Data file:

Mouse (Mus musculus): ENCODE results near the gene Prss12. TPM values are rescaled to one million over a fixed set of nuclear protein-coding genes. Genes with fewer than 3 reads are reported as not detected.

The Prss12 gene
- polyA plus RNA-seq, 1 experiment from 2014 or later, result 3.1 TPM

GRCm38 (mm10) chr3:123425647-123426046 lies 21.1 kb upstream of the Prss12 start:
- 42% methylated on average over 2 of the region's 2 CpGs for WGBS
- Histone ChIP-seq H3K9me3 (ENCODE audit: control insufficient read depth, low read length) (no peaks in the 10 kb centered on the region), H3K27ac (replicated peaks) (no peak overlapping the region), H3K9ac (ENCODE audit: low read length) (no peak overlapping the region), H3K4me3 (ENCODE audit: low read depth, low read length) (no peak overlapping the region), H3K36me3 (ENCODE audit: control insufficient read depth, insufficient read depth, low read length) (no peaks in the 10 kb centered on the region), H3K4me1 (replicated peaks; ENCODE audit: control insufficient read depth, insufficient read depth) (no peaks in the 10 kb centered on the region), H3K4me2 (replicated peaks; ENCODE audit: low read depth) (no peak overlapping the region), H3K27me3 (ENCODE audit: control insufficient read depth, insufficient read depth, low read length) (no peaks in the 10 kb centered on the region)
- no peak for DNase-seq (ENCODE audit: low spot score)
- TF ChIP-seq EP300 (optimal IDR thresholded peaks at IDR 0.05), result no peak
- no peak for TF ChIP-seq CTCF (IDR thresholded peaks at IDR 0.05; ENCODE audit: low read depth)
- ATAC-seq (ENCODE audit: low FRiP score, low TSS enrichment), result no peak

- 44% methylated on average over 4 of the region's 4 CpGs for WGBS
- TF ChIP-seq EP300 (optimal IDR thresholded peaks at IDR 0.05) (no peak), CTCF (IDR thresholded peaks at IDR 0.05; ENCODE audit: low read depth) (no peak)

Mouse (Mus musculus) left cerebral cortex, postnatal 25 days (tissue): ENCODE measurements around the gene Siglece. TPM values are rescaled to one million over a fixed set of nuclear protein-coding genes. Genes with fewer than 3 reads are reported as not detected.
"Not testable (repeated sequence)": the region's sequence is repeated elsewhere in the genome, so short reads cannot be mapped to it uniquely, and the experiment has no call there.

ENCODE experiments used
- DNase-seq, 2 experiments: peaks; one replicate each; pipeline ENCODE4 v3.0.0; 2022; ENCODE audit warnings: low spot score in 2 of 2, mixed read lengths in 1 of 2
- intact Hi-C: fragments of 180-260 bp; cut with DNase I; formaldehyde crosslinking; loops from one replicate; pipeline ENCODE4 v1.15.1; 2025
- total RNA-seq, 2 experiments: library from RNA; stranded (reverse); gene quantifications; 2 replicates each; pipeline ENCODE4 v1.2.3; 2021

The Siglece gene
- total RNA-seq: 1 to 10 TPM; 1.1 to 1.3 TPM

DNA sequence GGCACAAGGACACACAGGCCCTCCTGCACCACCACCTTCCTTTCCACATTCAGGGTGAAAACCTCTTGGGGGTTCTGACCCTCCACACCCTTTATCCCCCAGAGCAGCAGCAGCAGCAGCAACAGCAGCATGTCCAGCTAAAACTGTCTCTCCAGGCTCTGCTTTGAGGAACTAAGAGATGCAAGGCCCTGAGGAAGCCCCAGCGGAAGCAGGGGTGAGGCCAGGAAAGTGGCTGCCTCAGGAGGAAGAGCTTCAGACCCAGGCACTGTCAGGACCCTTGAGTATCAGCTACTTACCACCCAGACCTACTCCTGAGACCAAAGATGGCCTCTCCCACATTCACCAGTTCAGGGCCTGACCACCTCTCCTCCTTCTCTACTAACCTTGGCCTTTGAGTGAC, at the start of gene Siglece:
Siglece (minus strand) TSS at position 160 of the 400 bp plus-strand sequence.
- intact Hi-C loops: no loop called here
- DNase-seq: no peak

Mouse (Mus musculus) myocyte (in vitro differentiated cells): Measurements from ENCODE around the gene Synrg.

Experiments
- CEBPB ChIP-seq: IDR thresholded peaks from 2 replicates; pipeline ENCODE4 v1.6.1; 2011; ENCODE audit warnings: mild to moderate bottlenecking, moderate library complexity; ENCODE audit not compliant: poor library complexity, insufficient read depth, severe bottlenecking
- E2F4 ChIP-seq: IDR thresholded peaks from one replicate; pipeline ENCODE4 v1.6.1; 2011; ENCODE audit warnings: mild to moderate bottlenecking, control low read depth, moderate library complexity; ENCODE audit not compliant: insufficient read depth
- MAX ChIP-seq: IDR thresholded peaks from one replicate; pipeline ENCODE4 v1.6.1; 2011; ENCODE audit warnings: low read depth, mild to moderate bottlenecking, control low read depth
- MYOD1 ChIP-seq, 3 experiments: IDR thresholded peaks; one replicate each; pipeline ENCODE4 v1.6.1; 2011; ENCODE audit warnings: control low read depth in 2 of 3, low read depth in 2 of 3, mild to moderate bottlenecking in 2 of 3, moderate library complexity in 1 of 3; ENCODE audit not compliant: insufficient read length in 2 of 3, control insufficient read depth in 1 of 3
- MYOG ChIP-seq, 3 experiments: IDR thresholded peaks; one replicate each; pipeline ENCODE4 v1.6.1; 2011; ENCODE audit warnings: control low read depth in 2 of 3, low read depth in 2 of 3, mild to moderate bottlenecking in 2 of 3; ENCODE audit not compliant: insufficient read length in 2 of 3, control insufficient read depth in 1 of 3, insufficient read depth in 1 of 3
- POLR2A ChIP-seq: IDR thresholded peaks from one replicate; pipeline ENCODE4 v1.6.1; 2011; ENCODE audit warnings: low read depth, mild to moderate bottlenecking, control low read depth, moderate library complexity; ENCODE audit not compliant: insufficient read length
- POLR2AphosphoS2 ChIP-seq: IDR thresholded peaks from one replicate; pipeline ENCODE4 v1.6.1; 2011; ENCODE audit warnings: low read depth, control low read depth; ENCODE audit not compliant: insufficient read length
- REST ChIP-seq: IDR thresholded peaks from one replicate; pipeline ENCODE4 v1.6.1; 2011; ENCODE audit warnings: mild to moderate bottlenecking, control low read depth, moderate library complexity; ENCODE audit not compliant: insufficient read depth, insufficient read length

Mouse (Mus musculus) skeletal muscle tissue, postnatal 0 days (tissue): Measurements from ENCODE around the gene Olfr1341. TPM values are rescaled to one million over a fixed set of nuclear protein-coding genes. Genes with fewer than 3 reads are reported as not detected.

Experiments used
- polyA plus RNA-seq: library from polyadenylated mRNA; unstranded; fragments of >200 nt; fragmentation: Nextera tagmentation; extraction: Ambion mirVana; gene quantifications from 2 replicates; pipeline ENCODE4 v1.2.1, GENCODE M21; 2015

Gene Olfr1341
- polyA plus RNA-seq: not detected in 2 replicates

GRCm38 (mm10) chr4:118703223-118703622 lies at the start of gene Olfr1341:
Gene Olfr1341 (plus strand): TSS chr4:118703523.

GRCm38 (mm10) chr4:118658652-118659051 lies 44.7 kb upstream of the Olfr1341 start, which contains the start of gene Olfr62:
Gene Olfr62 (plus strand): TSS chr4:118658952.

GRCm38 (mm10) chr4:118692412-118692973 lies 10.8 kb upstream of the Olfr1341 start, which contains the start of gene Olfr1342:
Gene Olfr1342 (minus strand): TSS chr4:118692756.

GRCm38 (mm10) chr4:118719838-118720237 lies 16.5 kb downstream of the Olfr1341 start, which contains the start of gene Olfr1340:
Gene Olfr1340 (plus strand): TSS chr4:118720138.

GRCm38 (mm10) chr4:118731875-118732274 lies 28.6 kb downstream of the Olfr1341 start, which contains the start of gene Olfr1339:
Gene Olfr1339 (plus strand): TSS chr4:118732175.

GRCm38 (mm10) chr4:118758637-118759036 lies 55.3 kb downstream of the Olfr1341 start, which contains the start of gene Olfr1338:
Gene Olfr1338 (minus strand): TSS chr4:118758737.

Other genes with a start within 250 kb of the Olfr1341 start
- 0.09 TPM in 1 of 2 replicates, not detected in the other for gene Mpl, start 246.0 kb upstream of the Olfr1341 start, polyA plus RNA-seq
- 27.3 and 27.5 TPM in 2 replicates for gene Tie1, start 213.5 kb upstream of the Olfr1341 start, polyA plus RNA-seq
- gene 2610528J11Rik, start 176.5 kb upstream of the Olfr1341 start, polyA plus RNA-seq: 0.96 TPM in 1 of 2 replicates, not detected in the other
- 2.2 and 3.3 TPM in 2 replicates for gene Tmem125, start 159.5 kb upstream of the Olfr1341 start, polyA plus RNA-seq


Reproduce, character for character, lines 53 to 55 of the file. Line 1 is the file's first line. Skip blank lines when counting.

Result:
- 0.09 TPM in 1 of 2 replicates, not detected in the other for gene Mpl, start 246.0 kb upstream of the Olfr1341 start, polyA plus RNA-seq
- 27.3 and 27.5 TPM in 2 replicates for gene Tie1, start 213.5 kb upstream of the Olfr1341 start, polyA plus RNA-seq
- gene 2610528J11Rik, start 176.5 kb upstream of the Olfr1341 start, polyA plus RNA-seq: 0.96 TPM in 1 of 2 replicates, not detected in the other